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PIA Press Release

Brain drain of local seafarers creates vacuum in domestic shipping sector

Cebu City (25 September) -- Domestic ships are in the losing end with government's thrust of exporting Filipino seafarers as the brain drain is already creating a vacuum in the local shipping industry.

Perfecto de los Reyes of the United Trampers Association of the Philippines (UTAP) lamented that they could never compete with foreign ship owners in terms of incentives and benefits while the brain drain situation in the country is getting worse.

De los Reyes said the problem is being seriously felt more so this year with most local shipping lines continually looking for replacement of marine engineers and deck officers. Whereas before, long queues of applicants lined their offices, today, domestic shipping lines are the ones looking for crew members, de los Reyes cited.

Unless government revised their policy on the required number of deck officers and marine engineers, operations of domestic vessels will be tied up jeopardizing the shipping sector, de los Reyes warned during a recent press conference that marked the National Maritime Week celebration from September 23-29.

Under government policy, domestic vessels are required three marine engineers and four deck officers while the UTAP wants to reduce by one the needed number of marine engineers and deck officers.

De los Reyes said the ULAP has already written a formal letter to the Maritime Industry Authority (Marina-7) regarding their problem.

UTAP-members are cargo service providers that mostly transport agricultural products, construction supplies like steel among others, de los Reyes bared.

Capt. John Togonon of the Association of Maritime Training Centers agreed that the shortage is an issue that needs to be addressed immediately as Cebu, being the shipping capital of the country will be severely affected by the massive export of local seafarers.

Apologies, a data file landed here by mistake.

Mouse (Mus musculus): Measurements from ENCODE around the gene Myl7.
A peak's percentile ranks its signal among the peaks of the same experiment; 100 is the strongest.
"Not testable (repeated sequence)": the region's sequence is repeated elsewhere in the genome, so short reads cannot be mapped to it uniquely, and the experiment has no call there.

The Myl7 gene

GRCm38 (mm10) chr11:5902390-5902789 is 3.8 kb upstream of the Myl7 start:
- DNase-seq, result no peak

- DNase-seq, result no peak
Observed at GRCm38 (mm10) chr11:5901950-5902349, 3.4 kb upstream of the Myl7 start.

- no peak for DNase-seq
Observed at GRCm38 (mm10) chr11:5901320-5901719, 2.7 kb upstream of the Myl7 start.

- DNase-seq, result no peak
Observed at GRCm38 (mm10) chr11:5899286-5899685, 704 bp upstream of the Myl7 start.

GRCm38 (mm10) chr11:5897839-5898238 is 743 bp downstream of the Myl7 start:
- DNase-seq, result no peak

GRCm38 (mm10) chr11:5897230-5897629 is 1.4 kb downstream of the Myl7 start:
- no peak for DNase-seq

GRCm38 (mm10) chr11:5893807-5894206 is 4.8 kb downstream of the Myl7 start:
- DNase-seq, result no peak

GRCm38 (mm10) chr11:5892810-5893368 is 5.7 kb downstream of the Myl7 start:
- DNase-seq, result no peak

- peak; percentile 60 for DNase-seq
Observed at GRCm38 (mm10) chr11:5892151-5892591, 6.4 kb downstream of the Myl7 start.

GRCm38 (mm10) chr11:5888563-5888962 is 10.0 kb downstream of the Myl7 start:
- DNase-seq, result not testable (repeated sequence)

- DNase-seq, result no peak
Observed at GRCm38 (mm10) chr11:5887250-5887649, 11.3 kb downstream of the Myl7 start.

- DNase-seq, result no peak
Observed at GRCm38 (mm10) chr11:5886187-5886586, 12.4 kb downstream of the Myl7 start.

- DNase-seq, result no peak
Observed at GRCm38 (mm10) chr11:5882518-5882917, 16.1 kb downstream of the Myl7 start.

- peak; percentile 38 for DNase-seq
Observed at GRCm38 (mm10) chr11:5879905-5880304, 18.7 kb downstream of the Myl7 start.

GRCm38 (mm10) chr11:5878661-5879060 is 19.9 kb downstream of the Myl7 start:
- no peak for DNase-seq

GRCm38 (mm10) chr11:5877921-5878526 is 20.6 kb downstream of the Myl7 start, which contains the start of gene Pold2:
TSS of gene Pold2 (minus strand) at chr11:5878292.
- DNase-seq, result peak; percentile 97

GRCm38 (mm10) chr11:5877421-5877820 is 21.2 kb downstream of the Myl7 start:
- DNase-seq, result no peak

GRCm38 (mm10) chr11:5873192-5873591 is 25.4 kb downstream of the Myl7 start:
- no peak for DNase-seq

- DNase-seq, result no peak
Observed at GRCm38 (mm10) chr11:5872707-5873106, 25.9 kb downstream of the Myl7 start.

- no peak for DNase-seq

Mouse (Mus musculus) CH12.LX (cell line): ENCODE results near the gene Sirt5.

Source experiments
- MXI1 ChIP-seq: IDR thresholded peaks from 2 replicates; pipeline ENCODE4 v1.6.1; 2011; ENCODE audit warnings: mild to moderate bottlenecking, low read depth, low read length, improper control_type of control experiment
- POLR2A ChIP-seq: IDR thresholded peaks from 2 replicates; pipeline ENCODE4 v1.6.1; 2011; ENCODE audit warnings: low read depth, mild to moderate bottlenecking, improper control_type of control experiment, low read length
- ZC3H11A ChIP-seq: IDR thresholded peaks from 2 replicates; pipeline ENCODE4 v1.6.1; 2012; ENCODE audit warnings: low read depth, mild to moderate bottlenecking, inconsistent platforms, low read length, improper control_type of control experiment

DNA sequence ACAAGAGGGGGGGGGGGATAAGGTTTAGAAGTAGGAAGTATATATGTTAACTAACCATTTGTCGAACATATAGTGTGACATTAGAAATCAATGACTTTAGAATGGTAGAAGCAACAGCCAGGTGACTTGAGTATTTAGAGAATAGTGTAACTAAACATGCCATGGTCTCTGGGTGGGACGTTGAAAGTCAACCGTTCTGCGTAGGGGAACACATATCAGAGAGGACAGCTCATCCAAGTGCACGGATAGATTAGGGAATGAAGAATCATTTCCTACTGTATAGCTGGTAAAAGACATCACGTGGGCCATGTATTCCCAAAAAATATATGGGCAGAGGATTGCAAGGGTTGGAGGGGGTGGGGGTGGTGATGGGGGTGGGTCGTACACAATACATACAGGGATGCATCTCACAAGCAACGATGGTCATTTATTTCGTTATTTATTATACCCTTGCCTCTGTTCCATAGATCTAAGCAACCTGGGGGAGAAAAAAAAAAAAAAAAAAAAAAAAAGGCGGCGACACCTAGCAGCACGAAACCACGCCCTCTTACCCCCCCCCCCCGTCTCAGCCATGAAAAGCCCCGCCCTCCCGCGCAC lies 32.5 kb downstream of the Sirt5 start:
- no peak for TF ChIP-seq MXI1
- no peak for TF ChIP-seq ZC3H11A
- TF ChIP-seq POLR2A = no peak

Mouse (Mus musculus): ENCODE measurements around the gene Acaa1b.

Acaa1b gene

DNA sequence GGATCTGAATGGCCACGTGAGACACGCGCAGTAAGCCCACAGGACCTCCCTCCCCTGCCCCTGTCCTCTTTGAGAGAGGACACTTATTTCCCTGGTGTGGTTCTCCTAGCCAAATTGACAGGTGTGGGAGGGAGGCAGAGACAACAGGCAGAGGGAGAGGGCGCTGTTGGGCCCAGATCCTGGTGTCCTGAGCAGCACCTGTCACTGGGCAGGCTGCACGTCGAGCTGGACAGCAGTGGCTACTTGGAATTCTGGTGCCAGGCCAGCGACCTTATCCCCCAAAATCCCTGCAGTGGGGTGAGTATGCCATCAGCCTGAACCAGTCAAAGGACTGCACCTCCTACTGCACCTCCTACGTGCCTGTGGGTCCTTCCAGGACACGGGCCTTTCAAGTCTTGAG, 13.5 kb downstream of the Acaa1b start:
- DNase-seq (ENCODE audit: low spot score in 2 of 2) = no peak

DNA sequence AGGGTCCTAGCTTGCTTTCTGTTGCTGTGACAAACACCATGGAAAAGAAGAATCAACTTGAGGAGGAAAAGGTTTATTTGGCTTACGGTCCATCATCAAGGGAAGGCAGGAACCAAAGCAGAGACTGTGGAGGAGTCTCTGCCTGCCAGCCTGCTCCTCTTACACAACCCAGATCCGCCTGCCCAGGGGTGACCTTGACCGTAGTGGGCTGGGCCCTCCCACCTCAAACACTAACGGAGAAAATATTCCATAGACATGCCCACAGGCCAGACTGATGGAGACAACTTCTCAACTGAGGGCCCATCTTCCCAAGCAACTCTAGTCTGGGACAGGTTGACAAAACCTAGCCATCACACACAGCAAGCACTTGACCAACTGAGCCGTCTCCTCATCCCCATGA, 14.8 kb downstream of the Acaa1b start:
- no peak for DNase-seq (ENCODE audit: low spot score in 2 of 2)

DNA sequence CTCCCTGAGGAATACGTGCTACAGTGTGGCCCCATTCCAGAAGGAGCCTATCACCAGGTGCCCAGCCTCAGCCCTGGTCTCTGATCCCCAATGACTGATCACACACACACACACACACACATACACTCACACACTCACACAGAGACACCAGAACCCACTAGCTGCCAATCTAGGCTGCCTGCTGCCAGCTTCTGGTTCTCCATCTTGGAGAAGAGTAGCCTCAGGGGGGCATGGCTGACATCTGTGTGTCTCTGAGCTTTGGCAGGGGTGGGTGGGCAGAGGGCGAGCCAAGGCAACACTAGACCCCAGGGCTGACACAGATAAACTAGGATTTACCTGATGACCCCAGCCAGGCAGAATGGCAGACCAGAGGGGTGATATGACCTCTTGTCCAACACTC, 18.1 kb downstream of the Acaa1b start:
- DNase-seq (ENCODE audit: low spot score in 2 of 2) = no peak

Togonon said domestic shipping lines since three years ago have started losing their crew members to foreign ship owners and the problem has worsened year after year. In order to cope with the rising demand for crew members due to the problem, Togonon suggested that apprenticeship experience must run for three years to include the deck officers.

One intervention initiated by the government through the Overseas Workers Welfare Association (OWWA) is the scholarship for mechanical engineering program offered to graduates of engineering courses particularly to children of overseas Filipino workers, disclosed OWWA-7 Wilfreda Misterio.

The scholarship program was launched last year but unfortunately, there were very few takers, Misterio said.

Philippine Overseas Employment Administration (POEA-7) officer-in-charge Evelia Dorato on the other hand, said the shortage of crew members is not only a problem in the domestic front but overseas as well.

Marina-7 Regional Director Atty. Glenn Cabañez said the problem raised by ULAP has already been forwarded to their central office and that he is awaiting a new circular that will cover and address the issue.

Cabañez also stressed there is a need to sit down with all concerned agencies involved in the shipping industry from the academe to deployment from both government and private sectors to evaluate the new set of rules governing crew members.

Aggravating the shortage problem is that foreign shipping lines from Japan and Norway have linked up with some schools that offer nautical and marine engineering courses to hire graduates as part of the crew members immediately after they graduate, Cabañez pointed out.

Cabañez said there is a need for new graduates of nautical and marine engineering to first serve domestic shipping lines before they can be eligible for overseas employment. (PIA-Cebu/FCR) [top]

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